Intracellular Ca2+ influences major tendon signaling pathways. Although Ca2+ signaling has been studied extensively for its roles in muscle contraction, immune cell activation, hormone secretion, cell proliferation, neuronal regulation, and gene activation, Ca2+ signaling details in tendon and the channels responsible for Ca2+ influx into tendon fibroblasts are largely unknown. Using novel mouse models with a gain-of-function CaV1.2 mutant channel (CaV1.2TS), we observed potent regulatory effects of Ca2+ influx through CaV1.2 on tendons. CaV1.2TS channels carry a gain-of-function G406R mutation in the pore-forming CaV1.2 ?1C subunit that impairs voltage-dependent inactivation and allows more Ca2+ influx into the cell. We observed that driving expression of CaV1.2TS specifically in tendon with Scleraxis-Cre (ScxCre) leads to a marked increase in tendon mass. Using a reporter mouse, we found that CaV1.2 is extensively expressed in tendon fibroblasts during tendon development. We therefore postulate that Ca2+ influx through CaV1.2 in tendon fibroblasts regulates tendon formation, a hypothesis that fits with our previous demonstration that CaV1.2 also functions in osteoblast precursor cells to regulate bone formation and homeostasis. In this proposal we seek to determine the cellular and molecular mechanisms of Ca2+ signaling through CaV1.2 that regulate tendon formation. Our specific hypothesis is that Ca2+ signaling through CaV1.2 regulates expression of tendon transcription factors that control tendon cell proliferation and/or tendon extracellular matrix (ECM) synthesis during tendon development and mechanical overload-induced adult tendon growth.
In Aim 1, we will upregulate Ca2+ signals in tendon fibroblasts by using our CaV1.2TS gain-of-function mouse model and determine cell proliferation, extracellular matrix collagen synthesis, and expression of tendon transcription factors. We will determine the signaling cascades that mediate increased Ca2+ signals to upregulated tendon fibroblast proliferation and ECM synthesis in vitro in a tail tendon fibroblast culture system.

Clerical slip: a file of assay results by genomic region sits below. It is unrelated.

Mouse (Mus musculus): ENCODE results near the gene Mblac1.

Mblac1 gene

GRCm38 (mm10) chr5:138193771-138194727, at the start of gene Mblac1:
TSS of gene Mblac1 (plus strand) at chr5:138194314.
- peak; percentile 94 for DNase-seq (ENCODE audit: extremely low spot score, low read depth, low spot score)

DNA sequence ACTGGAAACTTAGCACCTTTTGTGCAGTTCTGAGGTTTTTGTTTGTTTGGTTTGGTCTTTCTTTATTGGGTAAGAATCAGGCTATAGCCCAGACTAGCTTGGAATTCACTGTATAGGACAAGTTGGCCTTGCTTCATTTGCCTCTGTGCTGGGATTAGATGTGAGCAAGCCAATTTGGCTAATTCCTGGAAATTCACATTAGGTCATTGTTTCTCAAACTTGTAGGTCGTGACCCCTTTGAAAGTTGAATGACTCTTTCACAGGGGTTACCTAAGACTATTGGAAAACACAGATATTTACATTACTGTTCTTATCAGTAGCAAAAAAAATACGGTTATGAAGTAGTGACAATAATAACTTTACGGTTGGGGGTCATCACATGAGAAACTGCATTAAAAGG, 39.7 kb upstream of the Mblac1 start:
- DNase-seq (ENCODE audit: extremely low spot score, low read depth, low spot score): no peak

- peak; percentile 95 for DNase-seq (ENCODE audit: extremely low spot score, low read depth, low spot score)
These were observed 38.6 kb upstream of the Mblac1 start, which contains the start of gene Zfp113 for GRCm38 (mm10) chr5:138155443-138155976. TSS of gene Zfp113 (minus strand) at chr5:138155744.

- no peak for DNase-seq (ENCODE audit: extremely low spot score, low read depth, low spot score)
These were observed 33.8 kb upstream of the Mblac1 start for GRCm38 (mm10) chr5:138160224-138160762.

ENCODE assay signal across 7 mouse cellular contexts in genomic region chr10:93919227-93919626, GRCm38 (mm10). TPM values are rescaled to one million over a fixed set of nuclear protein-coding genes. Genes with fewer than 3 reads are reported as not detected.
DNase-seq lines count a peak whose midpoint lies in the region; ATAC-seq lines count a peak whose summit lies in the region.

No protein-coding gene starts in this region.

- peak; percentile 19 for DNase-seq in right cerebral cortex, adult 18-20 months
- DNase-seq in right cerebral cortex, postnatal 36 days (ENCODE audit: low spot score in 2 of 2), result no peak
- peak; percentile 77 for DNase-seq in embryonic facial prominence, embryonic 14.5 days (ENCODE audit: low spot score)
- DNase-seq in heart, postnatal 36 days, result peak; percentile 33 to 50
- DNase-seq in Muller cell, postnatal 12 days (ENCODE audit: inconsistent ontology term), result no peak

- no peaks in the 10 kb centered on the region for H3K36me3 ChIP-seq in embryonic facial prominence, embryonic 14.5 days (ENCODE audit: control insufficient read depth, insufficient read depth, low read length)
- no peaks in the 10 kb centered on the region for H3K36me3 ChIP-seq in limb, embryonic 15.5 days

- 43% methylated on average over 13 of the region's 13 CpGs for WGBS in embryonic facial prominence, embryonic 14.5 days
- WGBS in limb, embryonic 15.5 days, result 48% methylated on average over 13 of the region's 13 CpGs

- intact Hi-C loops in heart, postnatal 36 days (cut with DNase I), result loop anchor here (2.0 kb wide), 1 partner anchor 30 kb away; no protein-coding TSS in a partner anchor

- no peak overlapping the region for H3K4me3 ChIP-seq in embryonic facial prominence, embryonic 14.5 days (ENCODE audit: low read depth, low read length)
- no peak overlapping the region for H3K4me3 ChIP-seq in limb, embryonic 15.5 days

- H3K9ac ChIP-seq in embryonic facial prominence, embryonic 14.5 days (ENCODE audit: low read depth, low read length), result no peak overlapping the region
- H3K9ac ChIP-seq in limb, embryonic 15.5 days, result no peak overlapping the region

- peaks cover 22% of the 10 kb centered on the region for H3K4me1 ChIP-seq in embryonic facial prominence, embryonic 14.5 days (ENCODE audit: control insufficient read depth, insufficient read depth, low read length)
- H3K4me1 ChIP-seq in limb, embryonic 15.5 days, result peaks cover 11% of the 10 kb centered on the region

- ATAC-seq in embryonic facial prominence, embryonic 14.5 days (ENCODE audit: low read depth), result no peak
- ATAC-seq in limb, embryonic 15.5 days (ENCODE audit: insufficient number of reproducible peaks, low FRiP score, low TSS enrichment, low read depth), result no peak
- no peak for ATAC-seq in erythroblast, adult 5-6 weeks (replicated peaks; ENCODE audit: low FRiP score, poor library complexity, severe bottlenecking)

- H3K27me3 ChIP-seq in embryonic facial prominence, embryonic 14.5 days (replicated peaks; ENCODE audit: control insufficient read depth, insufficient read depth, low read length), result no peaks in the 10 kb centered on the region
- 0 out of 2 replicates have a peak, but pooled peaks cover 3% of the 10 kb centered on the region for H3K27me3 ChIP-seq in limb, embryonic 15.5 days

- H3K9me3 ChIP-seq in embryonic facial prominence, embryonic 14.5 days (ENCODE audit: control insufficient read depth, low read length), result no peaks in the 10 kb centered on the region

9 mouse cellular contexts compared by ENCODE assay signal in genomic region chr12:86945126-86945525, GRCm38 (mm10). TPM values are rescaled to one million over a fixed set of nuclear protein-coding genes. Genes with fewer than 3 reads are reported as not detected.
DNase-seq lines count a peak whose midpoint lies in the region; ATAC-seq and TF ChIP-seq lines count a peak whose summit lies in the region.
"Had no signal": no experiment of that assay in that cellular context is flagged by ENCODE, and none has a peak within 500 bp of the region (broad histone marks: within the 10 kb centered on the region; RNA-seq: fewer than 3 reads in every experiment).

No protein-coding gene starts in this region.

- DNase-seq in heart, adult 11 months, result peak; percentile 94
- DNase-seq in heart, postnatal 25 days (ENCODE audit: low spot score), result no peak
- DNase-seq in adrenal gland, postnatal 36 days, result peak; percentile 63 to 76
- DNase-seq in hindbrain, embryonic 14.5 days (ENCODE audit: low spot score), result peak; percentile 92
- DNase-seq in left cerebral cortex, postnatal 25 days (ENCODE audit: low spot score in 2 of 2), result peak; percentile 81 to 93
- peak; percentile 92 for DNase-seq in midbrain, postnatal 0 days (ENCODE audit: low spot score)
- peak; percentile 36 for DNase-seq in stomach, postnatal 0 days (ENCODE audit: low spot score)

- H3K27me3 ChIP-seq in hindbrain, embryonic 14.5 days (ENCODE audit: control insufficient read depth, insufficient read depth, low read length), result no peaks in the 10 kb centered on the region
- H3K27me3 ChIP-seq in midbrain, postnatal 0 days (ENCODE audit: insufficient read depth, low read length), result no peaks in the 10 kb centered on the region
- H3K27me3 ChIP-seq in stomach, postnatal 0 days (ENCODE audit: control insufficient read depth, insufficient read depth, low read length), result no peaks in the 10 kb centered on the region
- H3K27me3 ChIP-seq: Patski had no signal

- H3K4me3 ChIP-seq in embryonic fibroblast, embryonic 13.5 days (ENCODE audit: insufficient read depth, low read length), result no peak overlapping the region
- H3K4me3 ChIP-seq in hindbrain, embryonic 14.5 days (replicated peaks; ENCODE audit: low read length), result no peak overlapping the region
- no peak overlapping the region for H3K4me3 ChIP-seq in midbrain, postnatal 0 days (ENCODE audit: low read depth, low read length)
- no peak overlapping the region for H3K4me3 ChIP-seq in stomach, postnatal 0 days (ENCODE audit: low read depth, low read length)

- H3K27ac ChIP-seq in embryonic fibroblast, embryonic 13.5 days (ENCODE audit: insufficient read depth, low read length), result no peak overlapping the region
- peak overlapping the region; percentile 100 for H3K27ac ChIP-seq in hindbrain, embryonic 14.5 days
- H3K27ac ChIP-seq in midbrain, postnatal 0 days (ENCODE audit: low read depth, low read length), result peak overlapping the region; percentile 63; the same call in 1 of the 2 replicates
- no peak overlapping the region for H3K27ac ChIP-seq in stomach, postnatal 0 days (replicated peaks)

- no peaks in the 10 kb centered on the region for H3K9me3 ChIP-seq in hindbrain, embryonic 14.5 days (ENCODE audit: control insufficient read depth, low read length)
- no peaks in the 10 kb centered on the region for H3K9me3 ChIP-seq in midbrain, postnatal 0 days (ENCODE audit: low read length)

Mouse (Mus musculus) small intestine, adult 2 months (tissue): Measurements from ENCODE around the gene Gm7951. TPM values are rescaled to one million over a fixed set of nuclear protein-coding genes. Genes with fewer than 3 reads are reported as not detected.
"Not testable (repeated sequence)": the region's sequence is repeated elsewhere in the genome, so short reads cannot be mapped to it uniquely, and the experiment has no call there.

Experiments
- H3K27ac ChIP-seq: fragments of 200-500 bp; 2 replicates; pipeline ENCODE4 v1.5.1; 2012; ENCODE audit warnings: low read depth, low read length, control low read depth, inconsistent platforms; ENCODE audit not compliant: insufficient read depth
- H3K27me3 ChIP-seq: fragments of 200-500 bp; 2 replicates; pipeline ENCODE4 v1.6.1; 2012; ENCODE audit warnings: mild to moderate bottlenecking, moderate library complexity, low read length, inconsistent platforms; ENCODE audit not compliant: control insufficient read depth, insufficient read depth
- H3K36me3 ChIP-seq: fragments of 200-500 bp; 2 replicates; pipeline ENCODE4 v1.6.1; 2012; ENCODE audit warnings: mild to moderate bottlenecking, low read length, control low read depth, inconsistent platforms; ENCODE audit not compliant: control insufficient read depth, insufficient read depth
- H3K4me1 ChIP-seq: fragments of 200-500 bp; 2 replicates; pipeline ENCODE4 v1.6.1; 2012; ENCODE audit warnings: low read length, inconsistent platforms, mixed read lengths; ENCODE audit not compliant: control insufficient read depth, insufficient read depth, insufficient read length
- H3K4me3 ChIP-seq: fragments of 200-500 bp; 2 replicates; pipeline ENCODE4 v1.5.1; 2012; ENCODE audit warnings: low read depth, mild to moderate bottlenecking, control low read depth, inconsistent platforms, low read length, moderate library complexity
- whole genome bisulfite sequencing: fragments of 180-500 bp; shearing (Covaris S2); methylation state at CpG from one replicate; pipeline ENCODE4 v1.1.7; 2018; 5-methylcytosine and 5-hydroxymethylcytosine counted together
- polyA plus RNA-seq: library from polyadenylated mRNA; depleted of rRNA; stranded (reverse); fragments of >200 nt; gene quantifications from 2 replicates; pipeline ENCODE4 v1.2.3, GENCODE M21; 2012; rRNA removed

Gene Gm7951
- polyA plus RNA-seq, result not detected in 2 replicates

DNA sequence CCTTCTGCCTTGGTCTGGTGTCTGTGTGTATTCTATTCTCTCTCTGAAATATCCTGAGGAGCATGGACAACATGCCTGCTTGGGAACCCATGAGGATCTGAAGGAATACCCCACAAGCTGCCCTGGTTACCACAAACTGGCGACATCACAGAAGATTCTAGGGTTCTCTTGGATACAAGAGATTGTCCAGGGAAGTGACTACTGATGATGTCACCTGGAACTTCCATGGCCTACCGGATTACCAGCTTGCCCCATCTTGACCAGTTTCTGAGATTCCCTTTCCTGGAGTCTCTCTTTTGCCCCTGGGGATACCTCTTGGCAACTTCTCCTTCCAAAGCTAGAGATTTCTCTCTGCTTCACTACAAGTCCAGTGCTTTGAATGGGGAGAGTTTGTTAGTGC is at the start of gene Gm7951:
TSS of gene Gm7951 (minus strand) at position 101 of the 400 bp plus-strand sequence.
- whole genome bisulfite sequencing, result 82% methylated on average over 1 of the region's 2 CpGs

In Aim 2, we will use our newly-developed Cav1.2 inducible conditional knockout mouse model to determine the physiological role of Ca2+ signaling through CaV1.2 during tendon development, postnatal tendon formation, and during mechanical overload-induced adult tendon growth. Successful completion of this study will provide a fundamental understanding of the role of Ca2+ signaling on tendon formation and a platform to identify new targets for developing therapeutic strategies for tendon diseases.

Public Health Relevance

There are no pharmacologic treatments for tendon injuries or tendinopathies despite the high prevalence of tendon diseases in the young as well as elderly. Poor tendon healing and scarring after injury or degeneration often debilitate tendon function permanently, leading to chronic pain and disability. Improved understanding of the basic cellular and molecular mechanisms that drive tendon development and tendon growth in adult stage will lead to development of new therapeutic strategies for tendon injury and tendinopathies.

National Institute of Health (NIH)
National Institute of Arthritis and Musculoskeletal and Skin Diseases (NIAMS)
Exploratory/Developmental Grants (R21)
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Skeletal Biology Structure and Regeneration Study Section (SBSR)
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Kirilusha, Anthony G
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Weill Medical College of Cornell University
Internal Medicine/Medicine
Schools of Medicine
New York
United States
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